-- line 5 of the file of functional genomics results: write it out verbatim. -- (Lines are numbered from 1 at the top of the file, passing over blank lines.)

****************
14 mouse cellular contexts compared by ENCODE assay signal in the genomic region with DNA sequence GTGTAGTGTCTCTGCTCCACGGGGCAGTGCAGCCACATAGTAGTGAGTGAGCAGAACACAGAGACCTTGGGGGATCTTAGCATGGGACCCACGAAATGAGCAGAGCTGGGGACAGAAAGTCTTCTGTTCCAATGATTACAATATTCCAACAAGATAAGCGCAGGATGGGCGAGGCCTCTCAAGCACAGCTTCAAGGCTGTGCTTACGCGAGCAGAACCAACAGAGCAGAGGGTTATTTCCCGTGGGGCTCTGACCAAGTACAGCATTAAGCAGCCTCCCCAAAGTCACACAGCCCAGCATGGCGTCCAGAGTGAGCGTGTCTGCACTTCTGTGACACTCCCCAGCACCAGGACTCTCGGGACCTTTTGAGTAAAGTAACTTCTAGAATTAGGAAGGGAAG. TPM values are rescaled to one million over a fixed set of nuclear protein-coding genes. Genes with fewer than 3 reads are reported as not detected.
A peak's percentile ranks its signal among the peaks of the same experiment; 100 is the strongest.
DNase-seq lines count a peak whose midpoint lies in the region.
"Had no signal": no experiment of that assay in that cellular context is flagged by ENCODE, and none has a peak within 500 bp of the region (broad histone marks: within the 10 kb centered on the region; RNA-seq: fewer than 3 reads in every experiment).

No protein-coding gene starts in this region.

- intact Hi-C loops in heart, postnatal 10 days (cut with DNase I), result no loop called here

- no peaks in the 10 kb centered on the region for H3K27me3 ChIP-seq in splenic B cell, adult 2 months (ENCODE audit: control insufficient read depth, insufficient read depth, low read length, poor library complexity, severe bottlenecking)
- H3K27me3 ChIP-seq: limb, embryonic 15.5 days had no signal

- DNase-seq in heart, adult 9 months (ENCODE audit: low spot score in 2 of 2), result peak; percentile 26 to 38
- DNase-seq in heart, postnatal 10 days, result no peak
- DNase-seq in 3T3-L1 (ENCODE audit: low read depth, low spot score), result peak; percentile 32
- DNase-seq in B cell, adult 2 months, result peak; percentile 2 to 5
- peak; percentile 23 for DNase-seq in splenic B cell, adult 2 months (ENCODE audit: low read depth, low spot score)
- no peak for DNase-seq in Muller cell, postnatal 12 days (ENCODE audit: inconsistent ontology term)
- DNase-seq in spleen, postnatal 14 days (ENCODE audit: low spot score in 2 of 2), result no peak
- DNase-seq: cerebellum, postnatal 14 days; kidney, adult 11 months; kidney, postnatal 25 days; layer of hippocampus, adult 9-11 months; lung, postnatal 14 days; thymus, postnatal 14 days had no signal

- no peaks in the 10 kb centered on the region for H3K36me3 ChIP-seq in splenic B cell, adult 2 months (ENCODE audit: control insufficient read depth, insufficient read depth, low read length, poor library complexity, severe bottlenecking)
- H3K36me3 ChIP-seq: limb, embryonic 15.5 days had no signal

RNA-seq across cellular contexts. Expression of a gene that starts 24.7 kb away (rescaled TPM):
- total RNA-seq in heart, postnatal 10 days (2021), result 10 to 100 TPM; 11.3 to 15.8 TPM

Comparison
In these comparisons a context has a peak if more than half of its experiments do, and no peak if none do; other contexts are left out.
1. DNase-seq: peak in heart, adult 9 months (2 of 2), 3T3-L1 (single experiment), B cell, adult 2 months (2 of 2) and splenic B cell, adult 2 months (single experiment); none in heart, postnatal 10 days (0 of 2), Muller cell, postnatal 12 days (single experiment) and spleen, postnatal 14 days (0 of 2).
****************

No protein-coding gene starts in this region.